As for warranty coverage, the Revolt 3 comes with a standard one-year warranty if you buy from Amazon or Newegg. But if you buy directly from iBuypower, the system ships with a longer three-year warranty, though that only covers labor. Parts coverage from iBuypower is still one year from purchase.  

Configuration Options for the iBuypower Revolt 3 

You can configure the Revolt 3 on iBuypower's site in any number of ways, starting off at around $2,199 with a Core i5 CPU and an RTX 3070 Ti. Our Revolt 3 i7BG review configuration can be bought as a prebuilt system direct from iBuypower (sold out when we wrote this), or from Newegg or Amazon for $2,599. Or if you really like spending money, a $4,199 version (i9BG) is also available that ships with an RTX 3090, a Core i9-11900KF, and oddly the same 16GB of RAM and 1TB SSD. The lesser i7GB model is obviously a far better value if you can find it in stock.

Bottom Line

(Image credit: Tom's Hardware)

The Revolt 3 from iBuypower is a refreshingly different, powerful compact tower PC. It foregoes the usual glass panels and RGB everything for a compact case with a small footprint, good cooling (thanks to mesh panels everywhere) and impressive gaming and productivity performance. It also costs a whole lot less than the similarly sized Corsair One a200 — though that system is more visually refined, slightly smaller, and sports liquid cooling for both the graphics card and CPU for quieter operation. But the Revolt 3 is far from noisy itself.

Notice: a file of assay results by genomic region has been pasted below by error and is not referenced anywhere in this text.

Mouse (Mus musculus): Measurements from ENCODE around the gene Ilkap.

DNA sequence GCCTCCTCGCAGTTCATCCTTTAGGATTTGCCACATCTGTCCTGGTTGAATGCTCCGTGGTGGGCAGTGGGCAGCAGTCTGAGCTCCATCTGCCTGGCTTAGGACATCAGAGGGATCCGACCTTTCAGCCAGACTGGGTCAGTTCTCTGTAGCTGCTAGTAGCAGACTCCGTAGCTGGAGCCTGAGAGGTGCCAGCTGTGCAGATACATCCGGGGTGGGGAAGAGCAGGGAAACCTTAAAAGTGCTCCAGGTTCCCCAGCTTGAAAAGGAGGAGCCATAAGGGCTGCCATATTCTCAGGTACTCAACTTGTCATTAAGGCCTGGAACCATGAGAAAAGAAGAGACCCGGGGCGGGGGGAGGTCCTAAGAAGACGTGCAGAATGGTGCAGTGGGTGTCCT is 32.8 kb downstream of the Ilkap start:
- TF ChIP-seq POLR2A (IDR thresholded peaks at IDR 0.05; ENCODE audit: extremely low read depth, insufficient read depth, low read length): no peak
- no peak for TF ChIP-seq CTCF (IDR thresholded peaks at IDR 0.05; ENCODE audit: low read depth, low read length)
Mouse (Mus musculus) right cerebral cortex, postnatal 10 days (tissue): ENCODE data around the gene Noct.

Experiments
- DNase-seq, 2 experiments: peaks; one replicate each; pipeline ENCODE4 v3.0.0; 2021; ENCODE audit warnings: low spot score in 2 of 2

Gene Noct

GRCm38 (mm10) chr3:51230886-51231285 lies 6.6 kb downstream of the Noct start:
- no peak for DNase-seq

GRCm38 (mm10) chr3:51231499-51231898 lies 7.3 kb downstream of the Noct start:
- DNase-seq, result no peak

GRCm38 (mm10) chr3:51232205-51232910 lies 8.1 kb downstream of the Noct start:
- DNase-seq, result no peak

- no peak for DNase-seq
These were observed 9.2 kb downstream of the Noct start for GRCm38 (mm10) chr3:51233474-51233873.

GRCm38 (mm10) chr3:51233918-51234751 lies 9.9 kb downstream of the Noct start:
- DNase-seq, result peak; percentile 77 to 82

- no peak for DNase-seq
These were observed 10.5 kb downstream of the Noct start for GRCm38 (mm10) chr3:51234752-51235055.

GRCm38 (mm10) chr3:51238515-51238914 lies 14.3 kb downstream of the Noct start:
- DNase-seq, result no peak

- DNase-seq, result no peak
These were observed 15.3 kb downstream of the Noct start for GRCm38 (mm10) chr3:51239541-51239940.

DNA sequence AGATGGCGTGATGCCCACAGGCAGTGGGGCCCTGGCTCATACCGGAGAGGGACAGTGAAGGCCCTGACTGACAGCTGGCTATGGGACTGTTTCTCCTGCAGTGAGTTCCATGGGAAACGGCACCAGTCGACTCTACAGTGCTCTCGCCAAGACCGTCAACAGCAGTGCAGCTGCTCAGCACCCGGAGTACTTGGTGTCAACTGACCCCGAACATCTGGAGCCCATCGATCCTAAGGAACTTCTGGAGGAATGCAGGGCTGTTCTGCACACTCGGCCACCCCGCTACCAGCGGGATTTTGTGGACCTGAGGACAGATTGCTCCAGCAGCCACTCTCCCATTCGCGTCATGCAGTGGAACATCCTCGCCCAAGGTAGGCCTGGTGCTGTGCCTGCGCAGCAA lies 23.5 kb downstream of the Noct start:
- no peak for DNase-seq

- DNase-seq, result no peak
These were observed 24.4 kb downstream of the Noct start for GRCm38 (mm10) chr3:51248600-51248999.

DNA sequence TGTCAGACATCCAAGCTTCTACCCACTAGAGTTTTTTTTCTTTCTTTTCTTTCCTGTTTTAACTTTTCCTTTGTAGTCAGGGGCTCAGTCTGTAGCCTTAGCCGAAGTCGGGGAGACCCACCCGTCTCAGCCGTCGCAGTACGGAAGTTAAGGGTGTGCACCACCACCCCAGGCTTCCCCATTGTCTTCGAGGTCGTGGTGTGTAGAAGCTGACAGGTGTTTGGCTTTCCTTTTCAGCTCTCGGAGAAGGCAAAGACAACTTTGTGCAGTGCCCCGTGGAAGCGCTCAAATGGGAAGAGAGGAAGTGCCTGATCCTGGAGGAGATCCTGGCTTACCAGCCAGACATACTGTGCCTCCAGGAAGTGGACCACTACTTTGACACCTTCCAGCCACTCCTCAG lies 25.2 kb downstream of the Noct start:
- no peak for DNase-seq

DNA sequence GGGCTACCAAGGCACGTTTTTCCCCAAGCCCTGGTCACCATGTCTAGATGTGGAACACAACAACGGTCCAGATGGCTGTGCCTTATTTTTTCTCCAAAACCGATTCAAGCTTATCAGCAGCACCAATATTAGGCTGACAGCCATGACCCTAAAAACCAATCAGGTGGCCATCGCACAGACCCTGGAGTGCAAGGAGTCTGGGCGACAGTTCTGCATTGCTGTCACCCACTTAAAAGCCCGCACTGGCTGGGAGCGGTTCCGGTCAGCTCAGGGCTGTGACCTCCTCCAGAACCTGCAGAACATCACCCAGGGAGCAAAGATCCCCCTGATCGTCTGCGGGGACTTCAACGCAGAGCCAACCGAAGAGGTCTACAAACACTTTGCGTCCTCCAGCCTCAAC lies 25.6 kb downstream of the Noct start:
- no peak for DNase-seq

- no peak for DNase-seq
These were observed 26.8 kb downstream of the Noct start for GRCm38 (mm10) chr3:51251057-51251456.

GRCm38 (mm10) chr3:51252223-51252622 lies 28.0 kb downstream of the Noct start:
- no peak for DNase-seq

Just know that the Revolt 3's motherboard ports stick out of the bottom of the case, making plugging things in a bit more challenging--or at least different. And the only USB-C port that's available here is the one at the front of the case. 

With an understated, innovative case with a pop-out handle and headset hangars, top-notch performance and a reasonable price, there's a whole lot to like with the Revolt 3. We're happy to recommend it for those looking for a powerful compact rig that's less 'glass and glow' and more 'go.'

Matt Safford

After a rough start with the Mattel Aquarius as a child, Matt built his first PC in the late 1990s and ventured into mild PC modding in the early 2000s. He’s spent the last 15 years covering emerging technology for Smithsonian, Popular Science, and Consumer Reports, while testing components and PCs for Computer Shopper, PCMag and Digital Trends.

  • Findecanor
    That design does not have enough woodgrain.
  • punkncat
    The cooling numbers are very good for a case of that type. Building Mini-ITX in that proximity to high power parts is super hard for a build of this size, even with full mesh cases. So many factors to take into account.

    At face value for the price and size this seems like a nice option.